It’s changed a lot since I started. Technology is so improved that Eileen and some of the new ones don’t even have to leave their homes. They are all hooked up somehow. But I wouldn’t want either of my babies in the next room listening. So party girl Teddy and me—we’re the only two from that first crew who still come to the trailer. And Selma Diamond’s desk sits empty—I’ve not even met the person who screens our calls now, she’s in the remote office in Chicago or a suburb. I bet you think I am going to tell you Madam Peg died of lung cancer or something like the real Selma Diamond. No, she set up shop and stayed for a while and then went back East where her mother was dying. And, I have never met Mr. Jerry. Our checks are from Midwest Sales, the address is a P.O. box in Glenview, Illinois.
We’ve all had our share of weirdos. If a guy asked if I was a young one and seemed to be into the ruffled panties of a prepubescent girl, I would tell him he had it all wrong, I was eighteen, just. I figured feeding these guys’ fantasies was wrong if I didn’t also make them aware of the age of consent. Or, if the dude said anything about violence, I’d terminate the call. Our goal was to help the lonely, not the criminal. There were other girls that did those calls—he could re-connect with the operator. So think what you may, but I did have some standards. It wasn’t all about the money.
So when I got his call last Friday night, I had no intention of doing anything more than satisfying his harmless fantasy.
“Hiya Cherry,” he introduced himself. “I heard about you from my buddy, he said you weren’t like the others.”
“Well that’s nice, that he liked me.”
“Oh yeah, he did.”
“I hope you like me too. I’ll try.” I left a beat of silence. “Real hard.”
“That’s good, you trying. ‘Cause nothing else is going my way tonight. I couldn’t get lucky if I put horseshoe up my ass.”
“You might get lucky with me.”
“Don’t be teasing now. You’ll take me all the way—right? I can’t take any more losing.”
“Cherry, I went to the casino and I lost it all. You know what I got?”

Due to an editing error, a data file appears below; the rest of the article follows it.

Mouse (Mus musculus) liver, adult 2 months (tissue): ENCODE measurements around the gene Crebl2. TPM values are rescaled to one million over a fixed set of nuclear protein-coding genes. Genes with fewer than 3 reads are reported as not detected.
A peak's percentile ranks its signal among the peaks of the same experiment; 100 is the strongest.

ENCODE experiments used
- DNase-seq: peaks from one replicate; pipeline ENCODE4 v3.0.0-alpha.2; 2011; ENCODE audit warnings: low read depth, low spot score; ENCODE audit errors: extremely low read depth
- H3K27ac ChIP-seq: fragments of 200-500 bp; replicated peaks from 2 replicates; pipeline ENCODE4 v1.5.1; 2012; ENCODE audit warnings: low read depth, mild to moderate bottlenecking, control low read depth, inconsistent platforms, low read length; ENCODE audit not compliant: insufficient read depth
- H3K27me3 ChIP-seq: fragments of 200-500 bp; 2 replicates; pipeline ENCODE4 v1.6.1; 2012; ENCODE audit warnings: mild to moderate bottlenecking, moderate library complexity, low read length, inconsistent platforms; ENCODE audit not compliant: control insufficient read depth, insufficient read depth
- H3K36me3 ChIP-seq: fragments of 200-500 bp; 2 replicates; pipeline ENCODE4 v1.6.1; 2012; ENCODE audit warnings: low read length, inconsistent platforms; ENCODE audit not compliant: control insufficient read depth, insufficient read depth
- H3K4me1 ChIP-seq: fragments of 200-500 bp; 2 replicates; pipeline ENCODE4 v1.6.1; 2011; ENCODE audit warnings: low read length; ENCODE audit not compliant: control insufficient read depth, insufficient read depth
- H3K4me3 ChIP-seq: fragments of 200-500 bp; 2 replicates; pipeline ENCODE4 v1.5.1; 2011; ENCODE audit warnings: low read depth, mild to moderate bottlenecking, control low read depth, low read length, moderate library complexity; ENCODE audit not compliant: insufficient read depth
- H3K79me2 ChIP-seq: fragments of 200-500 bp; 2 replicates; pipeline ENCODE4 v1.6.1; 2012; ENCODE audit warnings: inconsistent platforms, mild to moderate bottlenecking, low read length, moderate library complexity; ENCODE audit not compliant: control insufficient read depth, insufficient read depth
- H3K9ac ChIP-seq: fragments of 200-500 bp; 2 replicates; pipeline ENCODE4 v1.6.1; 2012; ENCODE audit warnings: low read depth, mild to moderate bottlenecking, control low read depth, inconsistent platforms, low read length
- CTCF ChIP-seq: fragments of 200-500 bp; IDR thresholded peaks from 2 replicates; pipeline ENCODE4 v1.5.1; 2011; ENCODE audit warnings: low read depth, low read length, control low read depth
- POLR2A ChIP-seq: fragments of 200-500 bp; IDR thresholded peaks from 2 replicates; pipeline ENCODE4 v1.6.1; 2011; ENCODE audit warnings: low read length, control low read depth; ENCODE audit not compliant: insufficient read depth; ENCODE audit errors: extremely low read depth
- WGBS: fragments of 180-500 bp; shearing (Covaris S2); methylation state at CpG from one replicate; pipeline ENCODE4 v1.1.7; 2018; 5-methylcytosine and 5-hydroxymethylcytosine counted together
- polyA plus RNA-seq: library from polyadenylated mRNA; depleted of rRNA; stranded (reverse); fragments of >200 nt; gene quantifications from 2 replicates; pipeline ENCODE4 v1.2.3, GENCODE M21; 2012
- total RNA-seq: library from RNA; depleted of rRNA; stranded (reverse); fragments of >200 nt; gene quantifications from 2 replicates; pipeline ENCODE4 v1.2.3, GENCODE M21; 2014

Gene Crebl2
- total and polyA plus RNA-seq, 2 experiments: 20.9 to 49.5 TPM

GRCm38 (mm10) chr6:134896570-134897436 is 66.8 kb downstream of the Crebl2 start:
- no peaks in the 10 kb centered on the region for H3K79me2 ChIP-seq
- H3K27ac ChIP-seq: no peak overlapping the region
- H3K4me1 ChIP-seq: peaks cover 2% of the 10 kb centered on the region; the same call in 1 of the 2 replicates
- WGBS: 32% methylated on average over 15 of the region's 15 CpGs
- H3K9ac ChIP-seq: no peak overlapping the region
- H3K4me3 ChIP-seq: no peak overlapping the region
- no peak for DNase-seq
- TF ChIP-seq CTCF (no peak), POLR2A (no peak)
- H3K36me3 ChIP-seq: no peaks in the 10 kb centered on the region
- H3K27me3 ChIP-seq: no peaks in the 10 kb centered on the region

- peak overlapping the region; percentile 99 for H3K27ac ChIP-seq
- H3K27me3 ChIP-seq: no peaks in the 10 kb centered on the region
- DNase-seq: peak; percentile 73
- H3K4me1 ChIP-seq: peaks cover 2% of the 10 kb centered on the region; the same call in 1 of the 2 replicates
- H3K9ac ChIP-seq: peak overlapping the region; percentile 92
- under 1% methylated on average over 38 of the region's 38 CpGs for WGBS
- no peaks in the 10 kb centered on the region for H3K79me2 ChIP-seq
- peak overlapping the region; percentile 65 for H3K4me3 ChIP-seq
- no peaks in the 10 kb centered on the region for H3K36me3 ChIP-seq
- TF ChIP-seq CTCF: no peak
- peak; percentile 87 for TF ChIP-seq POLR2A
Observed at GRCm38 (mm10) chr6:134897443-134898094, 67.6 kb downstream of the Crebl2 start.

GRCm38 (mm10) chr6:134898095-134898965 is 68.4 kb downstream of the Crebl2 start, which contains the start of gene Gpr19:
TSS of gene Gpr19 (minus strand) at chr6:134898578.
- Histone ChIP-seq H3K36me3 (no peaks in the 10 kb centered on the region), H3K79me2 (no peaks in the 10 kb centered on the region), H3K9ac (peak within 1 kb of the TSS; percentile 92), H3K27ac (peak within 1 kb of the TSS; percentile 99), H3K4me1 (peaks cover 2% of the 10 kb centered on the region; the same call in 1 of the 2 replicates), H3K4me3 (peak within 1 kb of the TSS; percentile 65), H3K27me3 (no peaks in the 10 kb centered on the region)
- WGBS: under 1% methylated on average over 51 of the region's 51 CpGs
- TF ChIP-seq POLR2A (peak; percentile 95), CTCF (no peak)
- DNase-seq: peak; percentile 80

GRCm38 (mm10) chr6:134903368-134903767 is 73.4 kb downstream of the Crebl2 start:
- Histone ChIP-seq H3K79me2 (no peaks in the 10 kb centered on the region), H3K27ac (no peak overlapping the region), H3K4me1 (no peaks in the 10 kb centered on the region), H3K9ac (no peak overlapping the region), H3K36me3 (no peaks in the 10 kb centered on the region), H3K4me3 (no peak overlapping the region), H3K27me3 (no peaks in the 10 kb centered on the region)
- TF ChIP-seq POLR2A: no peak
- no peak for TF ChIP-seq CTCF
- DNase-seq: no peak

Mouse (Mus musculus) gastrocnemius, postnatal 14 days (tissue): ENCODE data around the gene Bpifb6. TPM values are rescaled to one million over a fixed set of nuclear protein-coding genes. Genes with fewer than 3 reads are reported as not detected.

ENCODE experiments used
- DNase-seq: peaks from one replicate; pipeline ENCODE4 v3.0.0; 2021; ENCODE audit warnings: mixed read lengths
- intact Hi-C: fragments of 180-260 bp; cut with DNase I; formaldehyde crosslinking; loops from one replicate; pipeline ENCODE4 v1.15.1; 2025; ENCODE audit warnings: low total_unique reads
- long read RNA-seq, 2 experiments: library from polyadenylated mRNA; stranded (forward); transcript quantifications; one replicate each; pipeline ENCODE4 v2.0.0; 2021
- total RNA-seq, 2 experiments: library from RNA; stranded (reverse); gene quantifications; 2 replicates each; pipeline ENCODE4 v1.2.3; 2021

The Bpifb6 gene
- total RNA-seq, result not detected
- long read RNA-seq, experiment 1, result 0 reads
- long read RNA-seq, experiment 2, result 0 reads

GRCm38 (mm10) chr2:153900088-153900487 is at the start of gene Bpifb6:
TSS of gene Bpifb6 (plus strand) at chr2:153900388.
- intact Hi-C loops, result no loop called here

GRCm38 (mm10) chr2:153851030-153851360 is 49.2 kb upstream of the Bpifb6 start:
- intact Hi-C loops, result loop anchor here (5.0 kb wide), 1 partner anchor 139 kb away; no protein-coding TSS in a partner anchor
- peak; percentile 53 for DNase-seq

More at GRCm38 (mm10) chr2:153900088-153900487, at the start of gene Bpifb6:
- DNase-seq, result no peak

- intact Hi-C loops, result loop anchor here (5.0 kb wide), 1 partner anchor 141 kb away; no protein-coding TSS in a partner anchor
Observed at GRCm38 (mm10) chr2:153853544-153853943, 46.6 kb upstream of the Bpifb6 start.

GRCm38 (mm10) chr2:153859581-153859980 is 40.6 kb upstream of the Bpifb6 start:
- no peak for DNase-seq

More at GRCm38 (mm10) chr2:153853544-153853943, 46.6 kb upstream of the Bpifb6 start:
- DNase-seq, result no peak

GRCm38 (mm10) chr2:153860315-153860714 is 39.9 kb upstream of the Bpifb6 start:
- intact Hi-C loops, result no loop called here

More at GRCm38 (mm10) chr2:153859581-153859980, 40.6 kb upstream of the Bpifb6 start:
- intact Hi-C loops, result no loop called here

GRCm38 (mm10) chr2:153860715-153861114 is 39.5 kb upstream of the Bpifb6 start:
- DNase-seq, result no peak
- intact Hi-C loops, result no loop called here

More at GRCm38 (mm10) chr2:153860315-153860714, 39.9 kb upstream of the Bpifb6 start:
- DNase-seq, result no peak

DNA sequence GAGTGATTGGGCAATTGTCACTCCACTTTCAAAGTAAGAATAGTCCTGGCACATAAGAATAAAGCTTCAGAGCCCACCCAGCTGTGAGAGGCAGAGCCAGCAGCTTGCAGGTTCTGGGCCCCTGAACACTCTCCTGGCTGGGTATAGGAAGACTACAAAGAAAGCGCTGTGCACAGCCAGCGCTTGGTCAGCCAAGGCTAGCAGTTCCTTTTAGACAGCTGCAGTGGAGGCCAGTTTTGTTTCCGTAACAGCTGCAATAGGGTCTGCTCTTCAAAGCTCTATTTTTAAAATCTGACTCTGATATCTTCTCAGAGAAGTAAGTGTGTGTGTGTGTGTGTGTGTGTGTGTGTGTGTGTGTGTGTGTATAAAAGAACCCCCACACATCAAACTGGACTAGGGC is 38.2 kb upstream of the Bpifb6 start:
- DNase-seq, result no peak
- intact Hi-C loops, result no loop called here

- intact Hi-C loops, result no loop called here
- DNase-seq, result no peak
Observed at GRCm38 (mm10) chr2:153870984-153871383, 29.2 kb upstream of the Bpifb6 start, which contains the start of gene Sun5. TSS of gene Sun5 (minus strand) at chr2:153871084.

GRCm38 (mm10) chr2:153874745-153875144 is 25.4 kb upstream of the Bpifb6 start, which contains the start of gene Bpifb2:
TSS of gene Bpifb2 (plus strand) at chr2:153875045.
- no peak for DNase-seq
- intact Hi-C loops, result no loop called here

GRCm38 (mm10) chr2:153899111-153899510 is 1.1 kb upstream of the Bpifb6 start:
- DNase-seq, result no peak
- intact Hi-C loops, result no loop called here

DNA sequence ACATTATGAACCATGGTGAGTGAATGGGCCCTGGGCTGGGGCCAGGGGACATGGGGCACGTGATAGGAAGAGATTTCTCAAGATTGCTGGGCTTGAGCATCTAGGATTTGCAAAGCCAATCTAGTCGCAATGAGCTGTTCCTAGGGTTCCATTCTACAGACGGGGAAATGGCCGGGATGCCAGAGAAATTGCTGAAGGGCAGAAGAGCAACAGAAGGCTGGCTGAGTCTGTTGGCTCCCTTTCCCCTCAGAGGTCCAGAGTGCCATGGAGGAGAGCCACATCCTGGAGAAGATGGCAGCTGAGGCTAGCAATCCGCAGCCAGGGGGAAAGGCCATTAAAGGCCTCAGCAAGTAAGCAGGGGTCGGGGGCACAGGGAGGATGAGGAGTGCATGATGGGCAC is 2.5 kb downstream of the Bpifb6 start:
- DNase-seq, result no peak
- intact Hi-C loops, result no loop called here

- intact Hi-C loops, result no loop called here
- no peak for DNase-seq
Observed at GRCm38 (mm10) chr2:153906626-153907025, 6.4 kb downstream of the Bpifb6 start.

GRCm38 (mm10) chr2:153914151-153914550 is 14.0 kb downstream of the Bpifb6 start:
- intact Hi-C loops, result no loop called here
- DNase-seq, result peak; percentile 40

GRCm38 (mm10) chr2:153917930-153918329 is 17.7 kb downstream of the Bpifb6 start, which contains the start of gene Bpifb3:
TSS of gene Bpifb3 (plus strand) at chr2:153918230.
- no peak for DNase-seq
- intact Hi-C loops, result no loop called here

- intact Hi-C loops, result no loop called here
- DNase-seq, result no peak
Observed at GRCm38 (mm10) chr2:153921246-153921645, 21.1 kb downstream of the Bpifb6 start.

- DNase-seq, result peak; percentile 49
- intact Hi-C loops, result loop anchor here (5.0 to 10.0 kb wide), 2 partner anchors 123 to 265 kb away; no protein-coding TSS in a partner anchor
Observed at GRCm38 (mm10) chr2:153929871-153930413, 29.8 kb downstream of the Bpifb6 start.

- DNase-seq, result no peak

“No baby, what you got?”
“I got dick, Cherry, nothing. The only thing I have in my hands is my dick.”
“Oooh.” So you can probably guess how it went from there. I walked him through a whole scenario of tender loving care – the drink, the shower, and the sex. You can guess how it went.
The only time the scenario varied from the usual was when he said, “Cherry,” in such a way that made me take notice because I thought we were on a roll.
“Tell me I’m better than him.”
It took me a minute to compute, but I guessed what to say. “You’re better than him. He doesn’t compare.”
“Tell me he don’t mean anything.”
Somebody screwed him over. I switched gears as fast as I could, “Of course he doesn’t. He doesn’t mean a thing. You’re the only one. You’re my guy. It’s you I want.”
“Tell me you’re sorry.”
“Oh man, I am so sorry. He doesn’t mean a thing. You’re better than him. I’m so, so sorry.”
He was quiet.
“Really I’m sorry baby.”
He was silent still, like an honest-to-god boyfriend who wanted to make me beg.
“Baby,” I said. “Baby,” I began again, and this time made my voice catch, like tears could be falling, “I’ll make it up to you. What can I do? How can I show you how sorry I am?” Now the terrain was more familiar, I needed only to follow the crumbs to beg forgiveness and turn him on. “Let me make it better.”
Then I made all the noises you’d expect, the slurps and moans. Embarrassing as it is to admit, I got into this part. And usually my clients did too. This night was no exception. So at one point, just after our final clutch, I needed a moment to regulate my breathing. When I listened again, I can’t really say what I heard, but it was kind of like that mash of noises made when a telephone modem connects to the Web—remember that noise, so jarring and harsh?
“Honey?” I hoped someone would answer. I scanned my brain to remember if he had told me his name.
“Hey there big guy.” And you know how it is with a cell phone; you can’t tell if you’ve been cut off. I tried again but didn’t think I’d hear an answer. “Are you still there?”
It was just me in the trailer, shouting into that phone for a minute when my cell phone rang. It was Carl calling to say he wouldn’t be home; he’d gotten a call to respond to a car driving off Terrapin Ridge. Right then something in my gut clenched. Diamond Joe casino isn’t far from there.
I was worthless with worry. There was nothing to do but go home. I got in my pajamas and waited under the covers. The crash took Galena’s, Elizabeth’s, and Stockton’s squads and still they had their hands full once the gas tank exploded. You’ve probably heard about it, it was big news in Jo-Daviess County. The driver was thrown from the vehicle, out the shattered windshield, not wearing a seatbelt. If that weren’t enough, volunteer firemen are still puzzling out how he blew out of his pants. They were wrapped around his ankles—that’s what they all yakked about, when the emergency was over and they gathered at the Broken Yolk, and talked about the disaster from beginning to end.